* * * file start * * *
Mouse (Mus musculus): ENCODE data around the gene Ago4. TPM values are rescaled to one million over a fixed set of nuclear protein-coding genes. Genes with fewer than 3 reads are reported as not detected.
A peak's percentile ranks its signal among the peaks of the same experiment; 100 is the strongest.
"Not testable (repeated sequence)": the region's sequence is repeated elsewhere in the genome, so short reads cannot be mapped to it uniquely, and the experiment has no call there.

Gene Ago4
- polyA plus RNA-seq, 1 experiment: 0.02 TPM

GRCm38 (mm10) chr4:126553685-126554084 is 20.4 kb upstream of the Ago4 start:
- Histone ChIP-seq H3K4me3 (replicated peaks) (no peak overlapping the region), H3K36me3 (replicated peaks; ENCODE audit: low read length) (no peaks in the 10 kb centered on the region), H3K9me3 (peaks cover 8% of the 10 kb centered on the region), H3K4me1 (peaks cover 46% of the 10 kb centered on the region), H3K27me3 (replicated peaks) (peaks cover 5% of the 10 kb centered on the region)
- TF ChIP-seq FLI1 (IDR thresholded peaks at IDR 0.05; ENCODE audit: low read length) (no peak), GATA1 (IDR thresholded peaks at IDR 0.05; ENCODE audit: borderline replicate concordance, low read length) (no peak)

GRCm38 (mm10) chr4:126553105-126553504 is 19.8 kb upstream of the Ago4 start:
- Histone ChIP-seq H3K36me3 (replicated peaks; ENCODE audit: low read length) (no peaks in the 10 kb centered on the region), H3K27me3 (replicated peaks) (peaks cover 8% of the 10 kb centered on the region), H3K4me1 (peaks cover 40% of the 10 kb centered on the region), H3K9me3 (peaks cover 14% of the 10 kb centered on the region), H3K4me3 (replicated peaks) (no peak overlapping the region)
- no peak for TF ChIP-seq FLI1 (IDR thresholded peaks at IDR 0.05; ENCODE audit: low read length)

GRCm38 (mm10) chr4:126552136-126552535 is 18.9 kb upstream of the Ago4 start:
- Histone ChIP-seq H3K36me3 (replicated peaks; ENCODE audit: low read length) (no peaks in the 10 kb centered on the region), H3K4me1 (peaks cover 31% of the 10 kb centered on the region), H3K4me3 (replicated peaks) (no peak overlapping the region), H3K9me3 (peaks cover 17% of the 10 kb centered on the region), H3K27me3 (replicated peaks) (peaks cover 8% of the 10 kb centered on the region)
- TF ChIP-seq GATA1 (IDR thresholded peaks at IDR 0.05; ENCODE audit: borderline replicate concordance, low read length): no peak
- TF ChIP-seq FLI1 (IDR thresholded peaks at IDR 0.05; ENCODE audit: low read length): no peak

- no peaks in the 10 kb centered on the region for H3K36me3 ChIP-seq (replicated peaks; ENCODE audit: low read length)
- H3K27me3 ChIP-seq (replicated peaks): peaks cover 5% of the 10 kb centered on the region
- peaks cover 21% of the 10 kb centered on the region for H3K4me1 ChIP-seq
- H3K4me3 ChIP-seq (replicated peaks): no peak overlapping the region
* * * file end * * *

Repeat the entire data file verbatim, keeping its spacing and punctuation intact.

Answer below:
Mouse (Mus musculus): ENCODE data around the gene Ago4. TPM values are rescaled to one million over a fixed set of nuclear protein-coding genes. Genes with fewer than 3 reads are reported as not detected.
A peak's percentile ranks its signal among the peaks of the same experiment; 100 is the strongest.
"Not testable (repeated sequence)": the region's sequence is repeated elsewhere in the genome, so short reads cannot be mapped to it uniquely, and the experiment has no call there.

Gene Ago4
- polyA plus RNA-seq, 1 experiment: 0.02 TPM

GRCm38 (mm10) chr4:126553685-126554084 is 20.4 kb upstream of the Ago4 start:
- Histone ChIP-seq H3K4me3 (replicated peaks) (no peak overlapping the region), H3K36me3 (replicated peaks; ENCODE audit: low read length) (no peaks in the 10 kb centered on the region), H3K9me3 (peaks cover 8% of the 10 kb centered on the region), H3K4me1 (peaks cover 46% of the 10 kb centered on the region), H3K27me3 (replicated peaks) (peaks cover 5% of the 10 kb centered on the region)
- TF ChIP-seq FLI1 (IDR thresholded peaks at IDR 0.05; ENCODE audit: low read length) (no peak), GATA1 (IDR thresholded peaks at IDR 0.05; ENCODE audit: borderline replicate concordance, low read length) (no peak)

GRCm38 (mm10) chr4:126553105-126553504 is 19.8 kb upstream of the Ago4 start:
- Histone ChIP-seq H3K36me3 (replicated peaks; ENCODE audit: low read length) (no peaks in the 10 kb centered on the region), H3K27me3 (replicated peaks) (peaks cover 8% of the 10 kb centered on the region), H3K4me1 (peaks cover 40% of the 10 kb centered on the region), H3K9me3 (peaks cover 14% of the 10 kb centered on the region), H3K4me3 (replicated peaks) (no peak overlapping the region)
- no peak for TF ChIP-seq FLI1 (IDR thresholded peaks at IDR 0.05; ENCODE audit: low read length)

GRCm38 (mm10) chr4:126552136-126552535 is 18.9 kb upstream of the Ago4 start:
- Histone ChIP-seq H3K36me3 (replicated peaks; ENCODE audit: low read length) (no peaks in the 10 kb centered on the region), H3K4me1 (peaks cover 31% of the 10 kb centered on the region), H3K4me3 (replicated peaks) (no peak overlapping the region), H3K9me3 (peaks cover 17% of the 10 kb centered on the region), H3K27me3 (replicated peaks) (peaks cover 8% of the 10 kb centered on the region)
- TF ChIP-seq GATA1 (IDR thresholded peaks at IDR 0.05; ENCODE audit: borderline replicate concordance, low read length): no peak
- TF ChIP-seq FLI1 (IDR thresholded peaks at IDR 0.05; ENCODE audit: low read length): no peak

- no peaks in the 10 kb centered on the region for H3K36me3 ChIP-seq (replicated peaks; ENCODE audit: low read length)
- H3K27me3 ChIP-seq (replicated peaks): peaks cover 5% of the 10 kb centered on the region
- peaks cover 21% of the 10 kb centered on the region for H3K4me1 ChIP-seq
- H3K4me3 ChIP-seq (replicated peaks): no peak overlapping the region